The famous suiting street of Savile Row has dressed the world’s most impressive men—both fictional and real. Film stars, politicians, royalty and even James Bond himself have all visited the manicured Mayfair road in search of a beautifully tailored piece of clothing.
The reputation of Savile Row has been central to the British men’s wear industry. But luxury brands that have always been dominated by women’s clothing are starting to shift their focus and broaden the market offering.
As streetwear finds a wider audience and men’s style loosens up, designer brands are pumping money into their men’s wear collections—and stealing some of Savile Row’s market. Brands such as Balenciaga and Louis Vuitton are spending far more on men’s wear than ever before, no doubt bolstered by predictions that the sector is set to grow at a rate of 2 percent a year until 2022, according to data by Euromonitor.
Additionally, while the rise of streetwear has helped diversify the luxury men’s wear offering, it has taken away the focus from Savile Row and the idea that well-made men’s clothes must be tailored. Compounding that is the change in work culture—in London, only 30 percent of men now wear a suit to work every day. According to Euromonitor, sales of men’s suits fell by $700 million between 2012 and 2017 in Britain, France and Germany.
“There is no doubt that there has been a huge casualization in fashion and in luxury,” said Anita Balchandani, an analyst at McKinsey & Company. “Having said that, there is no doubt that brands that resonate best with customers are those with heritage, something everyone on Savile Row can capitalize on. And sure, there are new brands interpreting men’s wear in a competitive way, but they don’t have the authenticity.”
Since the 2008 recession, men have also become more careful with their spending. A bespoke Savile Row suit costs an average of 4,800 pounds ($6,200)—an unaffordable sum for most British consumers. This means Savile Row, which is known for its focus on made-to-measure tailoring, is now faced with a choice: Do they cheapen the brand and offer affordable ready-to-wear tailoring, or look to markets where people have higher disposable incomes?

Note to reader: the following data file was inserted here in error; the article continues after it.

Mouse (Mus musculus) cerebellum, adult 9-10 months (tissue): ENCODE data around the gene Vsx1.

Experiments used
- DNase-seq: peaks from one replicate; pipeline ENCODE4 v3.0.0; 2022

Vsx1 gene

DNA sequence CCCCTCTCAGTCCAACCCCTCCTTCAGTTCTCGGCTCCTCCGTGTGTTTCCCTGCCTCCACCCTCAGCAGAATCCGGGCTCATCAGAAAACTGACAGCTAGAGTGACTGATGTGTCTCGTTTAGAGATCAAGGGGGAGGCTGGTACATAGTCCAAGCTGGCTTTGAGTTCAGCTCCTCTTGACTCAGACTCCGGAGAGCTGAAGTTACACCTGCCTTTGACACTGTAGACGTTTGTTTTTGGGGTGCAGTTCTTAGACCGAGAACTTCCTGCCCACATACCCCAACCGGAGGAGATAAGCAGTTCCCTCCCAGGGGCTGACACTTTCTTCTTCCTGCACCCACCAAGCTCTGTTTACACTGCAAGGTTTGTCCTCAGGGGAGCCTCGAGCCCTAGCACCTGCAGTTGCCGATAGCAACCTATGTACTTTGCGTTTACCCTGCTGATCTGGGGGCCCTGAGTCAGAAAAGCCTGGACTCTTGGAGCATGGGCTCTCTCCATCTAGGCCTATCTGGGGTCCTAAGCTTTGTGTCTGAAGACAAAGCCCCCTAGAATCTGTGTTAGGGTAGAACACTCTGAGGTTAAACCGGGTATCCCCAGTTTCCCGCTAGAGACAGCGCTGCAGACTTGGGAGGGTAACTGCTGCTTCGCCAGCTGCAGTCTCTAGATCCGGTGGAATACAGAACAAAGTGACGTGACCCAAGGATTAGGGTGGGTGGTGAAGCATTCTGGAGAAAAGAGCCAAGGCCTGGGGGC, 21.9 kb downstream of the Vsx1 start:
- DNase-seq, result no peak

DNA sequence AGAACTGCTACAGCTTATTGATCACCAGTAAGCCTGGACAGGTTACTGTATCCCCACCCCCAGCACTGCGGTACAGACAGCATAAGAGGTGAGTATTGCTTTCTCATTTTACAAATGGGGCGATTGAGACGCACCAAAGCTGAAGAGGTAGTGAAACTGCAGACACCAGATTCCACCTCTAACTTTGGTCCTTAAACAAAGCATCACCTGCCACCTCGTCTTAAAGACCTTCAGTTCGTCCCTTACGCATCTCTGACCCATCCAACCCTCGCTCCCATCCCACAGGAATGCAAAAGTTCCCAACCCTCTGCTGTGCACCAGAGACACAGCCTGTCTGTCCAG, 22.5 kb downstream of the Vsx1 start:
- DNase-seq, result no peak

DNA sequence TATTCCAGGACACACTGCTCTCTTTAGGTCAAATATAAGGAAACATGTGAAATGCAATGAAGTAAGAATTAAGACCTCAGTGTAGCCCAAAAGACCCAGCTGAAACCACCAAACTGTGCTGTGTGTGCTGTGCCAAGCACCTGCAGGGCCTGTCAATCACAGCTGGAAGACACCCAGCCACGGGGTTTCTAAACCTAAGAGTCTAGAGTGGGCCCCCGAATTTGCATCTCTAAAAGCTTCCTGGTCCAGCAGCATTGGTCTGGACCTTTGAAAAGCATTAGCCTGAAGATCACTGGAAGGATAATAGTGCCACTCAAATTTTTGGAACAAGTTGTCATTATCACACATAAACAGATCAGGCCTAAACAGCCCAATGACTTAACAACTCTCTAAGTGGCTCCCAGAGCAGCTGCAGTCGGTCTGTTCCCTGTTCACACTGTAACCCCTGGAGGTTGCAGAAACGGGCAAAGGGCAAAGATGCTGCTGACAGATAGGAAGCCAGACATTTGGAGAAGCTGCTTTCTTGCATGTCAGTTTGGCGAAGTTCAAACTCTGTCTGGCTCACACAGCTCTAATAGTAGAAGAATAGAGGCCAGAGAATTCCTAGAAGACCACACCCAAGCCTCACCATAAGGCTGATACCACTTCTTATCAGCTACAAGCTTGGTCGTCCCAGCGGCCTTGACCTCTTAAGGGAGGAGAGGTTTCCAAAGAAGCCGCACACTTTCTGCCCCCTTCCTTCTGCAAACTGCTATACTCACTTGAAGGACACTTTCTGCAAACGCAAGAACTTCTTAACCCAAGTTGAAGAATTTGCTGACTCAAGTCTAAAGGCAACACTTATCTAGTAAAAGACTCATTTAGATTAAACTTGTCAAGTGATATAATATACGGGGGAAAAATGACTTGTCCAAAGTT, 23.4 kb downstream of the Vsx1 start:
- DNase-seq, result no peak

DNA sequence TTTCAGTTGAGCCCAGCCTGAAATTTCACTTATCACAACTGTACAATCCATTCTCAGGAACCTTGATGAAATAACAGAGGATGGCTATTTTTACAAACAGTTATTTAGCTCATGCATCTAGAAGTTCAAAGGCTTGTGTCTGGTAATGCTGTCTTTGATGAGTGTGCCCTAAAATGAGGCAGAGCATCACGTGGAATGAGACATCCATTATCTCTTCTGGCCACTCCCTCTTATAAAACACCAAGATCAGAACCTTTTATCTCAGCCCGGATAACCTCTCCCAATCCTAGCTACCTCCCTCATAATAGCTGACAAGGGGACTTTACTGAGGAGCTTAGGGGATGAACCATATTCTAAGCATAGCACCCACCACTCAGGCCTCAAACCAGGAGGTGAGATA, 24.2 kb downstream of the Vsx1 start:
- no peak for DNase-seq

Many, such as Gieves and Hawkes and Stowers London, have chosen the second option, catering to a high proportion of American and Chinese clients, many of whom have been inspired by films such as Kingsman: The Service. Gieves and Hawkes now has tailoring stores in Hong Kong and Shanghai.
Other tailors have tried a different approach. Huntsman & Sons is still making the classic suits that made the brand famous, but the firm is also adapting to the impact athleisure is having on men’s wear. A year ago, it collaborated with Reebok to make a suit using the brand’s Flexweave footwear fabric.
“Savile Row is changing,” said Brian Lee, a director at research company Gartner. “Abercrombie & Fitch moved in a few years ago and it’s losing a lot of real estate to bigger clothing retailers. While there is some truth that the bespoke process is an experience, it probably needs to update to make it easier for new customers not to be intimidated and dissuaded from trying it out.”
The tailors of Savile Row have a limited presence online. This is partly because their brand depends on the famously rarified atmosphere of their Mayfair boutiques, but also because buying their made-to-measure suits requires an in-store presence.
“The truth of the matter is that Savile Row brands are suffering due to the custom nature of their work and dying brand recognition,” said Lee. “Savile Row currently has minimal digital presence right now and mostly relies on word of mouth online through forums and reviews to attract new clientele.
“While they are not going to be DTC [direct to consumer] e-commerce brands, being online will allow them to control the conversation better and at least help them tell new audiences how their cut or style is different from other Savile Row tailors,” Lee continued. “Even if they don’t go fully online, I would suggest they look into easy fixes like booking an appointment from a website to make it easier for a younger, more digitally-native suit buyer to find a time to come in for a consultation.”
However, even if they haven’t quite joined the tech revolution, Savile Row is still modernizing. In 2008, the average age of a tailor on the Row was 60, now it is 40 and dropping. They have also increased their accessories output, which is far easier to market globally.
“I absolutely believe Savile Row has a strong future ahead if they embrace the technological revolution,” said Balchandani. “Digital media means they can easily become global brands and set their sights on markets with UHNWIs [ultra-high networth individuals]. Savile Row has always been great with customer service; e-commerce means they can expand that to a broader base.”